• Drivers who stop at an intersection upon approaching a yellow light are rear-ended by another driver who fails to stop.
  • A driver making a left turn at an intersection yellow light fails to yield the right-of-way to another driver traveling straight in the opposite direction.
  • A pedestrian is struck by a vehicle while making their way across the street at an intersection when the light is yellow – or just after it’s turned red (assuming they didn’t start to cross the street when the light was yellow, but rather the light turned yellow before they finished crossing the road).
  • A driver accelerates through a yellow light, trying to “beat” the red light, and in turn end up crashing into slowing or stopped traffic ahead, a pedestrian, or another vehicle coming from the opposite direction.

How Do Courts Determine Fault for Yellow Light Crashes?

A driver may or may not be liable for a crash at a yellow light. It all comes down to the fact pattern, and whether the driver’s judgment was reasonable and justified based on the circumstances. Continue reading

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Fort Myers car accidents attorneyThere are a number of situations where employers in Florida can be held legally responsible for the damage caused by negligent employees – even if the employer didn’t directly cause the damage. This is what is referred to in civil injury law under the concepts of  “vicarious liability” and “respondeat superior”. Essentially, it’s an imputed liability for the actions of a subordinate third party, typically an employee or child. It usually comes down to the level of control the supervisory party has over the negligent party.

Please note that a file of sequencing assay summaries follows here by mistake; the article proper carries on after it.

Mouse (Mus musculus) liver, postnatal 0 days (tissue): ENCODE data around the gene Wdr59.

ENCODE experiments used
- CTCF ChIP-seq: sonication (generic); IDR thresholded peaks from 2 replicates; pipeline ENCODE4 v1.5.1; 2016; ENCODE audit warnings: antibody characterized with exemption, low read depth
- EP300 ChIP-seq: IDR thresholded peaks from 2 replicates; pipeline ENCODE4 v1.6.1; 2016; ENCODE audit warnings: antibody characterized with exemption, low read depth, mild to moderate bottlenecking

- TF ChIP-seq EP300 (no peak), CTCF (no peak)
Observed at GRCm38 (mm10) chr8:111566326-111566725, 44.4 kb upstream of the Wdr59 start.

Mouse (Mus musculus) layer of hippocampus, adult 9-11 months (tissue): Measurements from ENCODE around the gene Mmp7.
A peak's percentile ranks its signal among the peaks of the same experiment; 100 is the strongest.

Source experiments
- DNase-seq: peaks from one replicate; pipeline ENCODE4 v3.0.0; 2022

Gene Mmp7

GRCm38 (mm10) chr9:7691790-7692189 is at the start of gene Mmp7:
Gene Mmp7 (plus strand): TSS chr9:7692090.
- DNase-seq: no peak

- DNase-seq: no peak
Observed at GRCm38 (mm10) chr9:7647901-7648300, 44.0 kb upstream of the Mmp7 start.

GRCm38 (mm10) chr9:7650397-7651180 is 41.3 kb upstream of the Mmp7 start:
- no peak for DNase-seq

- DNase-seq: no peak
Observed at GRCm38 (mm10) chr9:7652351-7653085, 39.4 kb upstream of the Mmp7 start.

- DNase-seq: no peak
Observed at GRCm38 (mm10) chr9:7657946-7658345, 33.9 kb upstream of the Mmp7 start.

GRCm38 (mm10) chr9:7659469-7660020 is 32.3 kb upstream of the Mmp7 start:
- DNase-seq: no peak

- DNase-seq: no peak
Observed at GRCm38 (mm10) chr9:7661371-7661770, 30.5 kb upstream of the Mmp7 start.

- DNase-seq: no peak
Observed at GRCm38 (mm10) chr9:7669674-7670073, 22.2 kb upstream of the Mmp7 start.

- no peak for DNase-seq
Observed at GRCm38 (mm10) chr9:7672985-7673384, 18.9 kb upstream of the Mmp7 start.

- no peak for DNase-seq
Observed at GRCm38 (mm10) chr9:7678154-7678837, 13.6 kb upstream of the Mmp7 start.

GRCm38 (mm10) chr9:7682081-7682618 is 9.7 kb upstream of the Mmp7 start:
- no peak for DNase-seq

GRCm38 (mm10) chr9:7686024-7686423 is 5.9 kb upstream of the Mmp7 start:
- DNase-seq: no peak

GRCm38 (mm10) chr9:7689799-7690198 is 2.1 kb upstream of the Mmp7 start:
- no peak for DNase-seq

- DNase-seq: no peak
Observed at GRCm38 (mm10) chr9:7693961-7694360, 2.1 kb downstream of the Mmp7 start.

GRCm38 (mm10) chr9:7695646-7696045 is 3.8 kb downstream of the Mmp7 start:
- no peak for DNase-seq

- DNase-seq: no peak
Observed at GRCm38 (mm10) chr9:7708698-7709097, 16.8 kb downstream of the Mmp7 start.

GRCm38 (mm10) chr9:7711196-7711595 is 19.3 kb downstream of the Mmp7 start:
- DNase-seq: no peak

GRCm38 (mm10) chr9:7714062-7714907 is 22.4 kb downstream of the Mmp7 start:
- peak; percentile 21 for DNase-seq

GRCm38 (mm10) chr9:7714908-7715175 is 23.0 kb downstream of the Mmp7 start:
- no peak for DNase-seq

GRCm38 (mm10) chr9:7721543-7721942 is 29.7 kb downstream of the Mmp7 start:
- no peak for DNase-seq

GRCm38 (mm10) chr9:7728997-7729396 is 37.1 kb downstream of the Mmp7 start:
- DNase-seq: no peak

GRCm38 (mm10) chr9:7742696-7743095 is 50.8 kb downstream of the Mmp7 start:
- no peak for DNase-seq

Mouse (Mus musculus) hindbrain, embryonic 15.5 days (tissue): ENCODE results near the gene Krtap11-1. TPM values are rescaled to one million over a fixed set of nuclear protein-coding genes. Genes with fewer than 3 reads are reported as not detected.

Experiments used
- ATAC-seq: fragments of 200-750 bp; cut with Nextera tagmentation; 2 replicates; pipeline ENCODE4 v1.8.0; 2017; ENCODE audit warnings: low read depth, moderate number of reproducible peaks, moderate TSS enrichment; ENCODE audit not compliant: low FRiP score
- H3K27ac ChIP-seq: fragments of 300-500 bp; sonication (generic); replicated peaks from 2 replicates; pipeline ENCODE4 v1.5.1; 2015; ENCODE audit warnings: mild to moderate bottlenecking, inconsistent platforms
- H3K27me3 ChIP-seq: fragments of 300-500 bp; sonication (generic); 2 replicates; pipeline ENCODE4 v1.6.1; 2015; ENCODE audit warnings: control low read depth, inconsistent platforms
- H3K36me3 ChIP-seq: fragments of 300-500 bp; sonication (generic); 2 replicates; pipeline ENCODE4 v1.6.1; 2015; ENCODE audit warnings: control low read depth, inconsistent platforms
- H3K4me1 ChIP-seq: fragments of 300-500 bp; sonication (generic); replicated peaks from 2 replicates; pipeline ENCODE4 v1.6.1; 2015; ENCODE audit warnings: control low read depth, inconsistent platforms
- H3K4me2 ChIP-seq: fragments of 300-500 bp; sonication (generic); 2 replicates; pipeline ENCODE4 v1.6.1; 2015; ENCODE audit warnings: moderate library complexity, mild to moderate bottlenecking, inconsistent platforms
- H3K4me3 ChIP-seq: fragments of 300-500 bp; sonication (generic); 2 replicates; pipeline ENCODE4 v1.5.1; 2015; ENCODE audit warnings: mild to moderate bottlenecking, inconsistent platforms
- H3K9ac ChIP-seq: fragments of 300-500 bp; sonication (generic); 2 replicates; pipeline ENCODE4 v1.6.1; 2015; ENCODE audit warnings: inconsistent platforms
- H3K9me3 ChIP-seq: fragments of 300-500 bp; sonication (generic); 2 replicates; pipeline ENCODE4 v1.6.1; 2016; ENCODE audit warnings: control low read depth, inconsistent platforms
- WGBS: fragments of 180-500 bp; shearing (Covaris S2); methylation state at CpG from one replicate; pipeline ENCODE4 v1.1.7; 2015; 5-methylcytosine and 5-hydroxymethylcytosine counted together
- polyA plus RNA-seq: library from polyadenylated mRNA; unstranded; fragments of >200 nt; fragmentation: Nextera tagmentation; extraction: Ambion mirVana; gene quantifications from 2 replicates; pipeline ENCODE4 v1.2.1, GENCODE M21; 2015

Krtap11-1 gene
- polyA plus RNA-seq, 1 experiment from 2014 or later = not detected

Vicarious liability comes up a fair amount in Fort Myers car accidents that involve working drivers. Usually, a company isn’t responsible for crashes that occur during a worker’s commute to-and-from work. However, if the crash occurred while the employee was acting in the course and scope of employment (i.e., making a delivery, running a work errand, going from one job site to the other, etc.), the employer can be held vicariously liable. (Specifically with respect to employers, there is a legal doctrine known as “respondeat superior,” which is Latin for, “let the master answer.”)

Also in Florida, vehicle owners can be held vicariously liable without any need to prove direct negligence. That’s because long-standing legal precedent in Florida considers motor vehicles to be inherently dangerous instrumentalities. If a vehicle owner entrusts someone else to operate a vehicle they own, the owner can be held vicariously liable for the negligent operation of it that leads to someone else getting hurt. So, in Fort Myers car accidents that involve someone using a company vehicle – even if they weren’t technically on the job – the employer might be held legally responsible as the vehicle owner.

In a recent crash case before Florida’s 4th District Court of Appeals, the question was whether claims of direct negligence against two supervisors of an allegedly negligent employee driver were valid. According to the written opinion in Jones v. Vasilias et al., the underlying action arose from injuries sustained by the plaintiff when he was riding his bicycle along a busy street in front of an auto dealership in Palm Beach County. Just as he passed the driveway, an employee of the dealership was leaving in a van to make a delivery. The two collided. Continue reading